Entrepreneur Heffernan (Willful Blindness: Why We Ignore the Obvious at Our Peril, 2011, etc.) systematically deconstructs the social myths associated with hypercompetitiveness while providing a formidable case about how counterproductive, and even perverse, it can be.
The author considers the effects of hypercompetitiveness in the realms of family, education, sports, scientific research, and business and corporate leadership. She shows that in each subject area, there is a ruling principle at work under which “the product [or result] is prized over the process.” In education, making the grade becomes more important than doing the work for its own sake and actually learning in the process. In sports and business, “winning” is the name of the game. Heffernan strengthens her argument by referencing scientific research that proves why hypercompetitiveness, reward-based systems and hierarchical ranking systems don't work. Instead, they have been shown to encourage cheating, gaming the system, secrecy and lack of transparency. This kind of research goes back at least 100 years. The author refers to the work of Edward Deci and Richard Ryan, who proved decades ago that rewards based on performance undermine internal motivation. She also discusses work from the 1950s on the lack of correlation between rewards-based education and creative productiveness, examining how destructive certain kinds of curricula can be. “Using competition to identify the best,” she writes, “and then using the best to inspire the rest turns out to be a great theory; it just doesn’t work in practice.” The costs—excessive stress, unhealthy habits and general unhappiness—often outweigh the benefits of fostering success through competition. Heffernan helpfully compares these consequences to scientific studies of the behavior of chickens in regard to pecking order and other concepts. She also discusses alternate approaches that have been applied successfully in education and business.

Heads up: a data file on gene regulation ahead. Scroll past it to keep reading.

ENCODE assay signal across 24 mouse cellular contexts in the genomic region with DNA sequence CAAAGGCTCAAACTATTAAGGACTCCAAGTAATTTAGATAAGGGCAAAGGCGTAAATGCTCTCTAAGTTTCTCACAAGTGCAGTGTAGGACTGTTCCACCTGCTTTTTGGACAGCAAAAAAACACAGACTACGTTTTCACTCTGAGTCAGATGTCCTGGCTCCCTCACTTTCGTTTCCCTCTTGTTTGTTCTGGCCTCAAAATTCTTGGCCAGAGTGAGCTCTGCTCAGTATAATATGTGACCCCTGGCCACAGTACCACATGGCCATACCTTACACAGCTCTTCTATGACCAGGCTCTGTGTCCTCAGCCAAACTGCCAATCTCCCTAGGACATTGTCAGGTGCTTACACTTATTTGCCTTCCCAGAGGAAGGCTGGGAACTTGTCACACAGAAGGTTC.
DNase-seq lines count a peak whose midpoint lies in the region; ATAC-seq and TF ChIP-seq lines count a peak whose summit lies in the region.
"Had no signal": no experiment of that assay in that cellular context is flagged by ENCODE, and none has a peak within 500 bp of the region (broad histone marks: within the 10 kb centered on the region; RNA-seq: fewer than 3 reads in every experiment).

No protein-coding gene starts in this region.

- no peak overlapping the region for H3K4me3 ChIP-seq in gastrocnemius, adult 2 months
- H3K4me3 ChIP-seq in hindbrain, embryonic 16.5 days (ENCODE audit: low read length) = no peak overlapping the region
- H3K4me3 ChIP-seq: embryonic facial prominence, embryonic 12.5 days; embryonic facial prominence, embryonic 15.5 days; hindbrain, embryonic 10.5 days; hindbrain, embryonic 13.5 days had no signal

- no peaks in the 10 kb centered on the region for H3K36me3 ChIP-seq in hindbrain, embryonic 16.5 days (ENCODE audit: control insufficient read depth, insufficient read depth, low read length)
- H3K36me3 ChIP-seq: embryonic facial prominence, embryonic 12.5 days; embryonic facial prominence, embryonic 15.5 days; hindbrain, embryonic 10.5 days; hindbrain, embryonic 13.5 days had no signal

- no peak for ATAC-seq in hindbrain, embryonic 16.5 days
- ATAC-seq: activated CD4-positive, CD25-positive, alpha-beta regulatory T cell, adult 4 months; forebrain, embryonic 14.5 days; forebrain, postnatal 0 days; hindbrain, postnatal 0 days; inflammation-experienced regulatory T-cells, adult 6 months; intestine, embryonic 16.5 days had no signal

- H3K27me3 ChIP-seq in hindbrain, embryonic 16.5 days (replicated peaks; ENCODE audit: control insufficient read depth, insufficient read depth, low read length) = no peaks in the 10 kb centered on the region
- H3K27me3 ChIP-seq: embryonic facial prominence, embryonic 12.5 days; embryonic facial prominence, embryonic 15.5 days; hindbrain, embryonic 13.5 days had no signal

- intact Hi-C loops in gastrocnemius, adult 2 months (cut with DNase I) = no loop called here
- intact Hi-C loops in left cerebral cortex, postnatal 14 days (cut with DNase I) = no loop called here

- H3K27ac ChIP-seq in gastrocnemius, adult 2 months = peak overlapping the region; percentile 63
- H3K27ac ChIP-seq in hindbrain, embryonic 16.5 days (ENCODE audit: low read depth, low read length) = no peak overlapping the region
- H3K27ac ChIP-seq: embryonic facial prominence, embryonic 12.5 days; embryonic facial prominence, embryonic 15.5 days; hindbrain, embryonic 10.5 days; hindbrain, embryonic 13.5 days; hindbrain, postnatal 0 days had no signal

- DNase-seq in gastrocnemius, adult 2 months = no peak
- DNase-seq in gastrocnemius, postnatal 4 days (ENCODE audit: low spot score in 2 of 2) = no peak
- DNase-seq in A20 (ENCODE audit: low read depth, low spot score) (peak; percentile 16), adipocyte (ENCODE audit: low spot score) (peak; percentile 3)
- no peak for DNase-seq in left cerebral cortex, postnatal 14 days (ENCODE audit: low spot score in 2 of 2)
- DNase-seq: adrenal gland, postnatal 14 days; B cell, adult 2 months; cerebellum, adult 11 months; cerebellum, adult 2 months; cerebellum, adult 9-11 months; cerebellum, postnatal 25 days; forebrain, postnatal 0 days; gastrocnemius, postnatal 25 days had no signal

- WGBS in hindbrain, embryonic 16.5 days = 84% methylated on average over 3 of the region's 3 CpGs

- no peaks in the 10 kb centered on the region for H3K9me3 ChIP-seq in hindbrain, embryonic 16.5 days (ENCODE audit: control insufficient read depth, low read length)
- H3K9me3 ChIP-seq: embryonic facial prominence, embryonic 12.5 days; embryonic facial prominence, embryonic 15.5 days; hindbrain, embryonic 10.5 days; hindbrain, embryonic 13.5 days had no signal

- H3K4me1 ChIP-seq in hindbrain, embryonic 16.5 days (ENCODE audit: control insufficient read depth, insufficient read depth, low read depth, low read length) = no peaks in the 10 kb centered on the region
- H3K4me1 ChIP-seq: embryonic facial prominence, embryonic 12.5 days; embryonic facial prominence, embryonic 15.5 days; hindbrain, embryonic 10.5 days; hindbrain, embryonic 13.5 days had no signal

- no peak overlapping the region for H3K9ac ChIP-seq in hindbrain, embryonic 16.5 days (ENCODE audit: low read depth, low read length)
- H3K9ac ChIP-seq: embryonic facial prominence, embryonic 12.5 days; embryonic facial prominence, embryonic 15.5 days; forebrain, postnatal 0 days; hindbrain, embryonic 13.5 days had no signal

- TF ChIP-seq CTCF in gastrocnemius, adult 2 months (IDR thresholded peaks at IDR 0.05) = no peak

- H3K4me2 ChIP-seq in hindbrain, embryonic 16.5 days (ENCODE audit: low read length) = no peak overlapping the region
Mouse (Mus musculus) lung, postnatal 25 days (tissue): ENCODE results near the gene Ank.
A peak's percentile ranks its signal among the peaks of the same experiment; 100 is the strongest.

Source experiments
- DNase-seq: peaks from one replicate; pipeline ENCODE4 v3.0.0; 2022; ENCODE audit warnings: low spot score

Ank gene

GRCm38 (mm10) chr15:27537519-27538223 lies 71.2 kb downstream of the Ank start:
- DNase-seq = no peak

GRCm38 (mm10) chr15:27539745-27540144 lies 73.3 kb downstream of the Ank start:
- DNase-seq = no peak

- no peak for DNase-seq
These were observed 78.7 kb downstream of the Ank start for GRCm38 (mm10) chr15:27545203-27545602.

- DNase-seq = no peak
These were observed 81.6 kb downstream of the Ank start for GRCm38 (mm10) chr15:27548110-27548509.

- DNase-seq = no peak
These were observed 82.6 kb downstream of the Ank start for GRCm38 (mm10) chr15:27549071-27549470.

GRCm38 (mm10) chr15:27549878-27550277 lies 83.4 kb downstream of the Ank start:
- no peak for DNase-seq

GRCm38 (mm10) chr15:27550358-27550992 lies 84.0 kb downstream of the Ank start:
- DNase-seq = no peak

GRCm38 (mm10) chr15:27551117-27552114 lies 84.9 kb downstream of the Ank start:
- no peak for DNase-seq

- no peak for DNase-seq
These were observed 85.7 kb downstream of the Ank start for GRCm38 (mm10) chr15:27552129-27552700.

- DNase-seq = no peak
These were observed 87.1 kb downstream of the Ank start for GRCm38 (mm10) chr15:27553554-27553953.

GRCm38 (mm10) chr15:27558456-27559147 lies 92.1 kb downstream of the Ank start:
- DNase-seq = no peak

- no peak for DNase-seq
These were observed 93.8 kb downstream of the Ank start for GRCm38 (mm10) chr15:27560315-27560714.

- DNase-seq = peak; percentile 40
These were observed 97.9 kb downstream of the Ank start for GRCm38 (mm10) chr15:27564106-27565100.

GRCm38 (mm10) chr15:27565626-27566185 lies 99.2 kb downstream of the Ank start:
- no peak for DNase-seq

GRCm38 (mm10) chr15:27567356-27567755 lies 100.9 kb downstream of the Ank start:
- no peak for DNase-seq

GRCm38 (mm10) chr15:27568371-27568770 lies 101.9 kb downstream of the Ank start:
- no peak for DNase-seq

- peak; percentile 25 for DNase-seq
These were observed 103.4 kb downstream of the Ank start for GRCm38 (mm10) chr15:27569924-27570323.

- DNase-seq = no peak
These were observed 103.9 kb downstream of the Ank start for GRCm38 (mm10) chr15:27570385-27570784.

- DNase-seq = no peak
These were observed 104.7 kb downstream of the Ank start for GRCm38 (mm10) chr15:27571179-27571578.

The step-by-step accumulation of argument and evidence is overwhelming in its thoroughness and attention to detail.